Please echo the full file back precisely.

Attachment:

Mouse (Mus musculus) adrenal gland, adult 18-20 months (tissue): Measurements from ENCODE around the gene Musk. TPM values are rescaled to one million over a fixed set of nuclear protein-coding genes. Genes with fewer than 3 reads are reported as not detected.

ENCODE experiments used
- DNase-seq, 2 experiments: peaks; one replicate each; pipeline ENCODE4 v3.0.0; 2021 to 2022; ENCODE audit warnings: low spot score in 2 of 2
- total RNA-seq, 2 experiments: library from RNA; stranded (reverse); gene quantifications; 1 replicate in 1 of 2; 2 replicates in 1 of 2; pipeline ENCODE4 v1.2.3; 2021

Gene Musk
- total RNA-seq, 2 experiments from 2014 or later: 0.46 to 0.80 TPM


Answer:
Mouse (Mus musculus) adrenal gland, adult 18-20 months (tissue): Measurements from ENCODE around the gene Musk. TPM values are rescaled to one million over a fixed set of nuclear protein-coding genes. Genes with fewer than 3 reads are reported as not detected.

ENCODE experiments used
- DNase-seq, 2 experiments: peaks; one replicate each; pipeline ENCODE4 v3.0.0; 2021 to 2022; ENCODE audit warnings: low spot score in 2 of 2
- total RNA-seq, 2 experiments: library from RNA; stranded (reverse); gene quantifications; 1 replicate in 1 of 2; 2 replicates in 1 of 2; pipeline ENCODE4 v1.2.3; 2021

Gene Musk
- total RNA-seq, 2 experiments from 2014 or later: 0.46 to 0.80 TPM